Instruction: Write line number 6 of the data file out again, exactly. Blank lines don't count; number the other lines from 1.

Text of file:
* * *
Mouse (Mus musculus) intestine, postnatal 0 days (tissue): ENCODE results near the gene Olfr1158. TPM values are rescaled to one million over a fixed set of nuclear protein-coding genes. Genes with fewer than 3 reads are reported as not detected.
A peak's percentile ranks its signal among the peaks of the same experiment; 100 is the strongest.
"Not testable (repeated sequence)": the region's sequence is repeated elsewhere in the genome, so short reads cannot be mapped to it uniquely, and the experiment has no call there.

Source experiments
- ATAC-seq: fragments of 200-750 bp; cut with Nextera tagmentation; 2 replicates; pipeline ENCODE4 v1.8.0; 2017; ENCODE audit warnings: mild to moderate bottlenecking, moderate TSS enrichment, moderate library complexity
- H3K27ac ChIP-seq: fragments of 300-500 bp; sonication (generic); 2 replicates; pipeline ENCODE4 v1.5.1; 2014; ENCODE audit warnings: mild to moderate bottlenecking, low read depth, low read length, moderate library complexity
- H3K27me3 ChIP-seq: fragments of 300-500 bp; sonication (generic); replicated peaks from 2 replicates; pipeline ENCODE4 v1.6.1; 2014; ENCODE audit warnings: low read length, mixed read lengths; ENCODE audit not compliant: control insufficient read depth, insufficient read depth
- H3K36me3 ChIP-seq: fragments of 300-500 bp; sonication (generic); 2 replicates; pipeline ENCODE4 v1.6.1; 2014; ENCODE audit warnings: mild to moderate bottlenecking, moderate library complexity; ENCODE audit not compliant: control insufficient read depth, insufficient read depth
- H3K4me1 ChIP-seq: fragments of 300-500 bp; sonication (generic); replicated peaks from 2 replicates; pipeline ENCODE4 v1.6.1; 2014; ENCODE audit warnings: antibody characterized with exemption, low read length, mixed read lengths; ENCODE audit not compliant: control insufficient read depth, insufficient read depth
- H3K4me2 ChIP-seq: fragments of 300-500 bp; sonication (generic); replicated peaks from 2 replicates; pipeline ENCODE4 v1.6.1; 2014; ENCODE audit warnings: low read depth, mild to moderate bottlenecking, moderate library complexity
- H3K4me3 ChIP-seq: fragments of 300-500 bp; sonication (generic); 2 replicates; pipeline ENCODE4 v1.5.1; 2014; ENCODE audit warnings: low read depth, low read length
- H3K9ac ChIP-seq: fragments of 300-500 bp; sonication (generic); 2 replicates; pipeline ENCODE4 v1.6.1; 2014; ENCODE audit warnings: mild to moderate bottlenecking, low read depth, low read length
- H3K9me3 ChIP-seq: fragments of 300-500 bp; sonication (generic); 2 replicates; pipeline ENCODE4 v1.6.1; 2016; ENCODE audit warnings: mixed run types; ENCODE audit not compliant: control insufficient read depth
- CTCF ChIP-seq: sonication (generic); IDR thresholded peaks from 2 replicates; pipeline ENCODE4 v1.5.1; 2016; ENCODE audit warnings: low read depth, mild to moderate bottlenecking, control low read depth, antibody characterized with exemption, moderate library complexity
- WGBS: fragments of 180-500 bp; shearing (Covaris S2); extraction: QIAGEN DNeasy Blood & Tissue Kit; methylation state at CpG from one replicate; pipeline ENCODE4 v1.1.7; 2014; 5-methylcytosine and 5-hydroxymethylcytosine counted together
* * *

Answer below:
- H3K27ac ChIP-seq: fragments of 300-500 bp; sonication (generic); 2 replicates; pipeline ENCODE4 v1.5.1; 2014; ENCODE audit warnings: mild to moderate bottlenecking, low read depth, low read length, moderate library complexity